Is the press biased? Editorial views can influence news coverage

A couple of weeks ago, an election was held to fill a vacancy in Georgia’s 6th Congressional District.  The seat had been held by the Republicans since 1979, and pundits saw this election as a key test of President Trump’s popularity and its effect on GOP candidates.

The election could be settled if a single candidate out of the 18 running received more than 50 percent of the vote.  Otherwise, there would be a runoff on June 20 between the top two vote getters.

The Democratic candidate received a bit more than 48 percent, far more than any other candidate, but not enough to avoid a runoff.

For the Democrats, it was a victory, but bittersweet for failing to send a strong message about Trump’s declining popularity.  For the Republicans, it was a near miss, but one which could well be reversed in the runoff.

Here are the headlines of news reports, not editorial comment, about this election in several major national media outlets.

Washington Post: “Republicans avoid big loss by forcing runoff in Georgia House race.”

New York Times:  “Democrat just misses victory in Georgia House race.”

Wall Street Journal: “Democrats falter in bid for outright win in Georgia House race.”

Associated Press: “Georgia House race to high-stakes runoff as Trump wades in.”

The Washington Post and the New York Times editorial pages strongly oppose Trump and generally support Democrats.  In contrast, while the Wall Street Journal seems lukewarm about Trump, it is faithful to GOP conservatism.  The Associated Press provides news reports to media of all political stripes.

From these headlines, it seems clear that a newspaper’s editorial stance can influence the slant it puts on a news story.

Readers can get the message.  If you support the Republicans, you can easily see the New York Times headline as coming from the opposition.  Because of that newspaper’s standing in the media main stream, it becomes ripe for attack by conservatives who believe most such newspapers are biased against them.

This sense of alienation from what some conservatives call the “lame stream” media has helped promote openly conservative and right wing resources like Fox News and Rush Limbaugh.  They are safe and comfortable havens from what is seen as a biased main stream.

With each side having its own preferred media outlets, while spurning the others, the political gap deepens.  Each side believes it has the facts right, while the opposition distorts the truth.

This is not so much a question of so-called “alternative” facts as it is a matter of selective coverage.  Of course, there’s a certain amount of downright fabrication on the right and unbalanced consideration of opposition views on the left.  The result can lead to the conclusion there’s much “fake news.”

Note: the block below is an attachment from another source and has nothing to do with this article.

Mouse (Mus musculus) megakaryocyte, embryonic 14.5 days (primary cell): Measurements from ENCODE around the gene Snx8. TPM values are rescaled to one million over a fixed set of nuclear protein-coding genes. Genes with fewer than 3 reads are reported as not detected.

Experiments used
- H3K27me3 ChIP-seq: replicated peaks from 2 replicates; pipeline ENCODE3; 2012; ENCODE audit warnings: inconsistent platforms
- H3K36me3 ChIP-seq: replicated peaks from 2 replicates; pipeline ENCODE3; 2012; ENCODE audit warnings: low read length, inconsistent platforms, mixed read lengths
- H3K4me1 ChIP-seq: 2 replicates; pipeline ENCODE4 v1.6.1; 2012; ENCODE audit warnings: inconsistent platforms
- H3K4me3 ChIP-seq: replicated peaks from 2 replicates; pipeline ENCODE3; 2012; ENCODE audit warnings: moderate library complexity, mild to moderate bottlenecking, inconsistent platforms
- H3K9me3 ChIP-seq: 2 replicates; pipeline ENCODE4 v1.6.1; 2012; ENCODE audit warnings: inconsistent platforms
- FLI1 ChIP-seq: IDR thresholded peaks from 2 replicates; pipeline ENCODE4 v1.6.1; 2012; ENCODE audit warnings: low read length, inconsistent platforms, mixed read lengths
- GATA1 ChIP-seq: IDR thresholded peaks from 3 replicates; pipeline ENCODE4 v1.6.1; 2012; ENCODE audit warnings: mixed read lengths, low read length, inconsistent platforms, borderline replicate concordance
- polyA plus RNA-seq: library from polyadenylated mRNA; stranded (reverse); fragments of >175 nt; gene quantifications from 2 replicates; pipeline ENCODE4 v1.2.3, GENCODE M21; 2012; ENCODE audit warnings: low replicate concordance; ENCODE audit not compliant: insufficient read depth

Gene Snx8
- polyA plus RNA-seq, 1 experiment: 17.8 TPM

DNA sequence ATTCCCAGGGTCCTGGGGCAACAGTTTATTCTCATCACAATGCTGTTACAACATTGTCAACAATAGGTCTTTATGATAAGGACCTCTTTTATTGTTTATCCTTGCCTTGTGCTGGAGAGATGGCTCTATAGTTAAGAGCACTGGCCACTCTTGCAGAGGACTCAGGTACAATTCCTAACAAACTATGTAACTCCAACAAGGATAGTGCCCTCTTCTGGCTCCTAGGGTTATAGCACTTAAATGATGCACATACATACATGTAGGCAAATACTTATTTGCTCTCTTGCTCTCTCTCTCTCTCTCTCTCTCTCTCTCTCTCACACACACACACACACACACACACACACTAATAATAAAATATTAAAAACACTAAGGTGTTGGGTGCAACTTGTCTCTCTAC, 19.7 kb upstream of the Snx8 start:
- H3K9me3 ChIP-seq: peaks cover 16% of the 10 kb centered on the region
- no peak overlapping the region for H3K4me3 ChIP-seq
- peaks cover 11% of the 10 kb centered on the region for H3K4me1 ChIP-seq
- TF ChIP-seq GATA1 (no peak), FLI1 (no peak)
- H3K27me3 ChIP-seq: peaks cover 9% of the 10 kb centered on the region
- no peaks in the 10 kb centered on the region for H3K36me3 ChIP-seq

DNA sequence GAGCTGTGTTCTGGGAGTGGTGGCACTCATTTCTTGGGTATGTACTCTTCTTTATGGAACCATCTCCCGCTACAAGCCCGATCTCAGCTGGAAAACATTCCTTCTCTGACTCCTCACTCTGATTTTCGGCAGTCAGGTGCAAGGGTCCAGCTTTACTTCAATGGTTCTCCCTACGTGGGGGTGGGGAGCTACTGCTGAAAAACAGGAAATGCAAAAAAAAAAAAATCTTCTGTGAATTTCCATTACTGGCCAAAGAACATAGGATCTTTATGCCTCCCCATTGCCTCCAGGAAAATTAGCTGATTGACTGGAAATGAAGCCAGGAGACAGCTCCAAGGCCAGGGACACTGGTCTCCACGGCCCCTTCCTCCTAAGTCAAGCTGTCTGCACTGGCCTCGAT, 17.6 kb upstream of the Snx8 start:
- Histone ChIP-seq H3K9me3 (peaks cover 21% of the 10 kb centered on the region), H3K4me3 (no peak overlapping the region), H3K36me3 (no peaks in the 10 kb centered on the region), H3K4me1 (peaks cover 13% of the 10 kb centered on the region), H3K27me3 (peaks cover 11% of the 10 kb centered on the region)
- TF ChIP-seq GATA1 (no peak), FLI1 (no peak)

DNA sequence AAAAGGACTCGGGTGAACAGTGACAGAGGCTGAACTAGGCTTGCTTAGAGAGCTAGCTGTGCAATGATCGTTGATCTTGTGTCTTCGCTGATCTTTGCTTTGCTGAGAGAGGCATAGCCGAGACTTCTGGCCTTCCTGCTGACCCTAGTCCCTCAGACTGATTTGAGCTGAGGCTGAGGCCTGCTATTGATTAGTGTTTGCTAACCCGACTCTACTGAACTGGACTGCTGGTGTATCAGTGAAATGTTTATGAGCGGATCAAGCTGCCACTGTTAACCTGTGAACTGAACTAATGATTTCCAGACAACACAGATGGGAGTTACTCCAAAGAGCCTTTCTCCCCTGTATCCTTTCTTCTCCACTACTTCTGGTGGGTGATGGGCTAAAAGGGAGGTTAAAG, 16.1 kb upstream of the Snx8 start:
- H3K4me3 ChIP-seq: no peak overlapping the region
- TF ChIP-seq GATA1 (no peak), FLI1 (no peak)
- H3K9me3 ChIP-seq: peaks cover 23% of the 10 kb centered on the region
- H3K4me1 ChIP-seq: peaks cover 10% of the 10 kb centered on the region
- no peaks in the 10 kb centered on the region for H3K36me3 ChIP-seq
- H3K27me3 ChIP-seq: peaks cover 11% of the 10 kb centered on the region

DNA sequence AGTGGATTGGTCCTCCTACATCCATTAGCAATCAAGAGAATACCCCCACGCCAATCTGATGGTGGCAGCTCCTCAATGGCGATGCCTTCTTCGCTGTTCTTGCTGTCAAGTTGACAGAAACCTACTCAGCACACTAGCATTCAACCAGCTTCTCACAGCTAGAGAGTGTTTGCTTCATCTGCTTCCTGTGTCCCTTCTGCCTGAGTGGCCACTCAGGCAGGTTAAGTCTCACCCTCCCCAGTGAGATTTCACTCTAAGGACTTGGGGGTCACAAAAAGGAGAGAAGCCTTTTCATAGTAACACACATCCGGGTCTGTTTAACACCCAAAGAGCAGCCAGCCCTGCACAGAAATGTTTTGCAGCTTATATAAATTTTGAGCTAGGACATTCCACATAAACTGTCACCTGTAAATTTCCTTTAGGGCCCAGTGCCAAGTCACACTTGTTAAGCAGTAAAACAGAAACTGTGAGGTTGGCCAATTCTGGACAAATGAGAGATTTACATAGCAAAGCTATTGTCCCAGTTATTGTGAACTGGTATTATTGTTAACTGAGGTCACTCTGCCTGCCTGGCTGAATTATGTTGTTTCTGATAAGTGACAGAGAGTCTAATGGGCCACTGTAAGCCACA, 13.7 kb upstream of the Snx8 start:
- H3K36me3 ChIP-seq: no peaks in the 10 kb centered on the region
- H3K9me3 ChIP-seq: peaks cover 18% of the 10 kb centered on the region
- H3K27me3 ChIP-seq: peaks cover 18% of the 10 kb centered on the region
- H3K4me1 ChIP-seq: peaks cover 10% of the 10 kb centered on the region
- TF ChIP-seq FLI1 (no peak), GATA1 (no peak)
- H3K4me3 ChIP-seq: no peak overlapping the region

The harm of inherent bias is considerable, because a free and fair media is essential to the American system.  If the people rule, they must be informed to make good judgments.  They cannot depend on government, which is often not responsible to the public.  Instead, they must depend on the media to inform them and convey their views.

Trump dismisses interest in his tax returns and says only the media, apparently a minor player in his view, seeks them.  Not only do the polls show he is wrong, but the media represents that public interest.  The media is not an end in itself, but is the public’s path to participation in the political process outside of elections.

A recent example, not involving government, demonstrates the power of a free media.  The New York Times revealed that Fox and Bill O’Reilly, its star personality, had paid $13 million to settle complaints of sexual harassment by O’Reilly.

Fox had not fired him, despite these payouts.  It fired him only when the complaints were made public in the media.  The media forced Fox to honor what it called its “consistent commitment to fostering a work environment built on the values of trust and respect.”  Where was that “commitment” before the Times’ revelations?

The problems with news bias may explain the relative success of local newspapers compared with some major papers.  Local outlets, like the one you are reading, focus mainly on covering local news for people who may have no other reliable source.

Of course, local papers may reveal bias, but they are more likely to recognize their survival depends on fair reporting for all readers, regardless of ideology.

In the end, readers and viewers have their own responsibility to keep open and critical minds when reading or watching the news.


Gordon L. Weil

About Gordon L. Weil

Gordon L. Weil is a former local, state, national and international organization official. He is an author and newspaper columnist.